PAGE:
Federal Law Requires Job Creation
America’s workers would not be subjected to low wage jobs if they were assured of employment at non-poverty wages. Maintenance of full employment with available jobs offering livable wages would accomplish that goal. To get from here to there would require the United States to comply with the terms of an existing law, the Full Employment and Balanced Growth Act of 1978.
Known popularly as the Humphrey-Hawkins Act after the names of the bill’s major Congressional sponsors, the late Senator Hubert Humphrey and the late Representative Augustus Hawkins, the law mandated that federal policies be directed at attaining a 4 percent overall unemployment rate and a 3 percent adult unemployment rate by 1983 on the path toward the target of a zero percent unemployment rate by 1988. The conventional way to achieve that objective – which never has been met – is old-fashioned Keynesian pump priming or the application of stimulus expenditures.
Keynesian spending measures are an indirect approach to job creation, requiring the private sector to respond by growing the volume of jobs. But a less remarked provision of the Humphrey-Hawkins Act mandates that if the private sector response does not yield full employment, the public sector will provide the missing jobs. The law charges the public sector with the responsibility of direct job creation.
Alan Aja, Daniel Bustillo, Darrick Hamilton and I argue in detail in the current issue of Social Research that this is best accomplished by the adoption of a federal job guarantee. In short, we have proposed the formation of a National Investment Employment Corps similar to the Works Progress Administration and the Civilian Conservation Corps developed in response to the unemployment crisis of the Great Depression.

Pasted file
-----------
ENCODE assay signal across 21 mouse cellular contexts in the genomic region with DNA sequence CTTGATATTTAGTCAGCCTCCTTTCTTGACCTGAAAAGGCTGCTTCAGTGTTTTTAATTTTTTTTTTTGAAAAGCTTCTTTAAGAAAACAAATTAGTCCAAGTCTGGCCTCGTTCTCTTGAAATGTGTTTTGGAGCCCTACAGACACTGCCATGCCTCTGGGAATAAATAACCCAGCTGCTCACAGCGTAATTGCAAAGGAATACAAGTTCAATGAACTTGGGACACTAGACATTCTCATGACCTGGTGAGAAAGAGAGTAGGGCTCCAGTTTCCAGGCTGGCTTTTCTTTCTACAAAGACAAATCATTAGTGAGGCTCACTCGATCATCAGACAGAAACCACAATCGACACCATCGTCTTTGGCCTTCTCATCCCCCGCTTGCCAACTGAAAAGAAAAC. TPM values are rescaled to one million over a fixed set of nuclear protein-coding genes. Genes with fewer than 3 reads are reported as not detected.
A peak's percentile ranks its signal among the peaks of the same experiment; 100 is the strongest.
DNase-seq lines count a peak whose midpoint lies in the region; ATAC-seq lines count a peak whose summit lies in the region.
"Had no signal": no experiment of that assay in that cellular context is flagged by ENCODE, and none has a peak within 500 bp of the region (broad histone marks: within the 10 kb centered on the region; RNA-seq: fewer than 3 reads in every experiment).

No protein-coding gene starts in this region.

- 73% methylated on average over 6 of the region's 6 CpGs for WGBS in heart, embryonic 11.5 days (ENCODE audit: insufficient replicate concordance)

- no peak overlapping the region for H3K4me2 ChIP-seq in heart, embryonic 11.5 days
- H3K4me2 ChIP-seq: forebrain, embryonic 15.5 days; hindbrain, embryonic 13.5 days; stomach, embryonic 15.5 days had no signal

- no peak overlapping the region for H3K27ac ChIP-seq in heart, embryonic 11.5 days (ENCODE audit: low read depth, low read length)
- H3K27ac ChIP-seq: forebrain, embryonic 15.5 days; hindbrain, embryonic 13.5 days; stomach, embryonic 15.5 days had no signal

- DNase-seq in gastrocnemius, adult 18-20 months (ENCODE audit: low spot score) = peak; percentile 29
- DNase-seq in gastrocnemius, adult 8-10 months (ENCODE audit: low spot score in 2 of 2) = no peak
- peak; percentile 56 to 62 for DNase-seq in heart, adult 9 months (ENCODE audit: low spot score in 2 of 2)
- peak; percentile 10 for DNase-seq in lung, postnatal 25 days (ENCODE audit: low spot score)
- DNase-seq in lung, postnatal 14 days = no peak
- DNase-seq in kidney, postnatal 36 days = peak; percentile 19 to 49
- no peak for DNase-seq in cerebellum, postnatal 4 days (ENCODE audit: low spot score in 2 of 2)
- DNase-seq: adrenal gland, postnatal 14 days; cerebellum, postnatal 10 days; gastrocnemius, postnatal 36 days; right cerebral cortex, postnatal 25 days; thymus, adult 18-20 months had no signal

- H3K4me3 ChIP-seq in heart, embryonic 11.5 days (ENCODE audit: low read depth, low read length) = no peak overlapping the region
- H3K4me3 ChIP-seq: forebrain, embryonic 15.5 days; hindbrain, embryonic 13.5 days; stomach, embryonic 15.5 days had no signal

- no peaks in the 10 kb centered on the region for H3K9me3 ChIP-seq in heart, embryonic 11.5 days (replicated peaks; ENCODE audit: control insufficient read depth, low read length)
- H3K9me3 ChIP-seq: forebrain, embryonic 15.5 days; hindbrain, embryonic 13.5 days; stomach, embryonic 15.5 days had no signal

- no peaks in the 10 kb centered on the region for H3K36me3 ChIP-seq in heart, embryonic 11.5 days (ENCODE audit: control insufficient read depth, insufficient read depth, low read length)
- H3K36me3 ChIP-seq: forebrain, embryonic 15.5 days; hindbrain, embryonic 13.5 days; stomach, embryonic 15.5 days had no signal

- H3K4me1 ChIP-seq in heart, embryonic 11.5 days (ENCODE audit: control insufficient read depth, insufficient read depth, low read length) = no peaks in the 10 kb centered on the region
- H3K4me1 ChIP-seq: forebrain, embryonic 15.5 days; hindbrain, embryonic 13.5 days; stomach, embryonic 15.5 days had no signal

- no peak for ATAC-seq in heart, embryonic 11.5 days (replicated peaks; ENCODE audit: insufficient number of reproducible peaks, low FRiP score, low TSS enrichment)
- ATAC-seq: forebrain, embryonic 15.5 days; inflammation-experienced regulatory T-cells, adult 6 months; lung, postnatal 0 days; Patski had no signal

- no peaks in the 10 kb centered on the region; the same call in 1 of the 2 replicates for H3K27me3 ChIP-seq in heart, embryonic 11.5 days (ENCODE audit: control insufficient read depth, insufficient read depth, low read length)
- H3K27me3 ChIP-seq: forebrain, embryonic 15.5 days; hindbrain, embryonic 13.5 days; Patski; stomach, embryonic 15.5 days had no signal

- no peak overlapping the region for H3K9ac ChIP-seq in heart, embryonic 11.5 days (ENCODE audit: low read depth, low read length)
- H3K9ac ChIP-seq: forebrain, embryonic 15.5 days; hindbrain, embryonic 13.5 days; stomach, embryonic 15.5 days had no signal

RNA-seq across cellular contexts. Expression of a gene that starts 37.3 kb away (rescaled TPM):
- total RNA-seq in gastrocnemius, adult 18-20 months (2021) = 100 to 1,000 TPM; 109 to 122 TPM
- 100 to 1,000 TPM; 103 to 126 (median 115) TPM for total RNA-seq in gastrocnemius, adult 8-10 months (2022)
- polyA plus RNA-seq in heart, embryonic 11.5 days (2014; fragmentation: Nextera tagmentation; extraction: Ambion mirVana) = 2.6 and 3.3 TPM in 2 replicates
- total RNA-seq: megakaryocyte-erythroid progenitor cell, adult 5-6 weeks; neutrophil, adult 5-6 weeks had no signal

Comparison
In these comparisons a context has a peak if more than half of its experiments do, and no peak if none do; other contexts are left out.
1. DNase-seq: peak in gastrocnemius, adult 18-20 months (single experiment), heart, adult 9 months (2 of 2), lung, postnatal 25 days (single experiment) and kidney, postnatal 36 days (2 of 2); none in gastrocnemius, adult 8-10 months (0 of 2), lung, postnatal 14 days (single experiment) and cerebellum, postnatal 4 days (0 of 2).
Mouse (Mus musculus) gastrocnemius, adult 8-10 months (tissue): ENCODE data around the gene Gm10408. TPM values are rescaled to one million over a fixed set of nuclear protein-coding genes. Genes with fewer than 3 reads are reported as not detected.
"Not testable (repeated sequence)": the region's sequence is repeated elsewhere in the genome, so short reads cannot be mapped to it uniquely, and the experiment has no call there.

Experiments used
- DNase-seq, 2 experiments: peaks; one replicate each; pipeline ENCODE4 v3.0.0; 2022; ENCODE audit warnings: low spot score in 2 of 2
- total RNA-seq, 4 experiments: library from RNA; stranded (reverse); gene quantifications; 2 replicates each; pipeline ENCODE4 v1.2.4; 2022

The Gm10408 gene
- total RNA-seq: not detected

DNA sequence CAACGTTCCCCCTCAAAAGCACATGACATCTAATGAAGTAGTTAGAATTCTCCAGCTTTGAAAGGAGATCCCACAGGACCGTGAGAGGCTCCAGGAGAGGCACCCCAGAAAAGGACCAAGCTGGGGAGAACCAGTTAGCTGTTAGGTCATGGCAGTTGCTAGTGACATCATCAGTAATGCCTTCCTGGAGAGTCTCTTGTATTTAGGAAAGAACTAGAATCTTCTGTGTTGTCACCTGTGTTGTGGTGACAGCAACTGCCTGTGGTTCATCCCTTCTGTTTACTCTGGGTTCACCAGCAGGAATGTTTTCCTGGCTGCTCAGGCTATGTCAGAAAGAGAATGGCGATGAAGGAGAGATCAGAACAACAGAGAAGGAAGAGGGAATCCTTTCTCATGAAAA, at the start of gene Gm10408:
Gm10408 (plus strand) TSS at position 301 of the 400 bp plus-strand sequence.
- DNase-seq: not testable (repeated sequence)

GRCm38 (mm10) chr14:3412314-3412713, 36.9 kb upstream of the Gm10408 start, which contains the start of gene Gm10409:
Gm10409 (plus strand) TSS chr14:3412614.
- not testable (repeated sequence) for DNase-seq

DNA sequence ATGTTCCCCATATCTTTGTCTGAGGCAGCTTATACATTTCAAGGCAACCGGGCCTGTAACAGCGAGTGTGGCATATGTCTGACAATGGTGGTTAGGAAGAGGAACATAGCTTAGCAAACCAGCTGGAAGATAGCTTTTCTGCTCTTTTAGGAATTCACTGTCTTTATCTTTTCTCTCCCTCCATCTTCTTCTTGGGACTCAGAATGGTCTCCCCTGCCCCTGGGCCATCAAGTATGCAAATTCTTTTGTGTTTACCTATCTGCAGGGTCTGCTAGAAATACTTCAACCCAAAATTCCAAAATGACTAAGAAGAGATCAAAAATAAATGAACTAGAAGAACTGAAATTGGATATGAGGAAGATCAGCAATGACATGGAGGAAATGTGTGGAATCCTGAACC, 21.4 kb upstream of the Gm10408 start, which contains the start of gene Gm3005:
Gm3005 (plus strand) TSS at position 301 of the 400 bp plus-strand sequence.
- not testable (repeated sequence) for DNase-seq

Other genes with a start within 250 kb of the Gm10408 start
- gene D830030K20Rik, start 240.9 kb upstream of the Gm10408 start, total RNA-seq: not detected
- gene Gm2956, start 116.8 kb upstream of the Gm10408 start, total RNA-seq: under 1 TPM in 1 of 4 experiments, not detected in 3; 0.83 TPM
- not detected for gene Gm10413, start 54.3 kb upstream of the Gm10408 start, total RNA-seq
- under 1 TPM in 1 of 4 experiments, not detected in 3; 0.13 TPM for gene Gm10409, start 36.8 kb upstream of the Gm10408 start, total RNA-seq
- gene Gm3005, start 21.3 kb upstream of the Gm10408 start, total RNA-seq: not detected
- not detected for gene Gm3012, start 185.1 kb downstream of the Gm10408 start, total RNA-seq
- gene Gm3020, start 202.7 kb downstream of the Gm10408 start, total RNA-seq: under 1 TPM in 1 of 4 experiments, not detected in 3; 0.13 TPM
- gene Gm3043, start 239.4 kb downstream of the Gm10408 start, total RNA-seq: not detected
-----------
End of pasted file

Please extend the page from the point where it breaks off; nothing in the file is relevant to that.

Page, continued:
The employment corps could address a host of national human and physical infrastructure needs including the building and restoration of roads, highways, dams, museums, parks, the postal service, child care centers, health clinics and schools. It could serve as a pilot site for the implementation of innovative green technologies that would enhance our environmental health. And the jobs could offer decent pay and benefits.
We propose that the minimum salary for jobs in the employment corps would be $23,000 and provide a benefits package that would include the health insurance options offered to all federal employees. We estimate that the average cost per job directly created by the employment corps would be $50,000 including salary, benefits, training, and equipment and materials – a far cry from the 2009 stimulus effort.
The public sector would function as an employer of last resort, and the public sector jobs would provide a permanent alternative to jobs with deprivation wages. America’s workers no longer would have to take poorly paid jobs with negligible benefits. And 25 years after the original target date the nation could achieve the Humphrey-Hawkins Act’s mandate of a zero percent rate of unemployment.